When we’re healthy, the last thing we want to do is make time for a doctor appointment. Let’s face it – we’re busy. Work, errands, family, friends… why would try to squeeze the doctor in if we’re not even sick? Unfortunately, many illnesses do not have warning signs until they are serious and difficult to treat. In these cases, waiting for a red flag can literally cost you your life. Regular checkups, the right screening tests and a healthy lifestyle can help you prevent or detect life-threatening chronic diseases such as heart disease, diabetes and cancer. Scheduling the necessary appointments is an important part of staying healthy. The first step? Knowing what appointments are recommended. Here are the basics:
- Well-exam with your primary care physician: Your primary care physician is your primary doctor, your first point of contact when it comes to your health. For women, this can be your gynecologist. A “well-exam” simply means an appointment when you’re healthy – not an appointment to treat an existing illness or injury. Need help finding a primary doctor? Check out this post for some tips. Be sure to ask your doctor if there are any other appointments he or she would recommend based on your age and health status.
- Eye exam with your optometrist: They say that eyes are the windows to the soul. While we don’t know about that, we do know that eyes are often the windows to health problems, like diabetes and high blood pressure. Your eye doctor is sometimes the first person to identify early warning signs of health issues, so make sure you keep up with your regular visits.
- Oral exam with your dentist: Oral health plays a key role in overall health. Some medical conditions have symptoms that first appear in the mouth. Regular dental visits are important to manage your oral health and spot problems early on.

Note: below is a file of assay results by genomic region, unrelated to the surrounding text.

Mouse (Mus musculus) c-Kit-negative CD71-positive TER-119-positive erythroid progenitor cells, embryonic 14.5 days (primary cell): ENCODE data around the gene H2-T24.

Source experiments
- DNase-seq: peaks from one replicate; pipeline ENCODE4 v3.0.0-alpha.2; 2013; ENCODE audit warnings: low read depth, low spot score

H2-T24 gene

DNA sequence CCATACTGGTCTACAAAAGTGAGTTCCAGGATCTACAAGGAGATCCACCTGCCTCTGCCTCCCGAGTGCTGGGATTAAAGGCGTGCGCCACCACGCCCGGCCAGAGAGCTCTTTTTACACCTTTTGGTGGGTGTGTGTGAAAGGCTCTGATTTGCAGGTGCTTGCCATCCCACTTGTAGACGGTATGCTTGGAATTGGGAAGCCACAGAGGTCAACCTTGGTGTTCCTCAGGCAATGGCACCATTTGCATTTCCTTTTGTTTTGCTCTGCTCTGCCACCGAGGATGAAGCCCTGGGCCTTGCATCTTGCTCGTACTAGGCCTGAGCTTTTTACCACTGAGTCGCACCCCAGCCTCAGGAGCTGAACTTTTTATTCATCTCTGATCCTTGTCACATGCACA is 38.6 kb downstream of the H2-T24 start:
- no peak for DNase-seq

Once the appointment is made, the next step is figuring out what to bring. Having all of the proper materials prepared before an appointment helps to make the experience less stressful. Consider taking the time to create a checklist and having everything ready-to-go the night before. Here's what you need to bring:
- Any insurance cards for current coverage
- Driver’s license or another valid photo ID
- A current list of any prescription medications and vitamins
- A notepad and a pen to write questions or important information down
If seeing a doctor for the first time, here’s some additional information to bring:
- A copy of medical records from a previous doctor
- Family health history, including chronic conditions and illnesses and previous surgeries
- A list of specialists
- A list of questions to ask, such as:
- How should I contact you when I have a question?
- What’s the best way to get a prescription filled?
- How far in advance will I need to make an appointment?
- Where should I go if I need urgent or emergency care?
Consulting a doctor to figure out the appropriate appointments to make and how to prepare for each will ensure a less stressful and more enjoyable experience. To see what preventive services are recommended for your age group, check out the graphic below: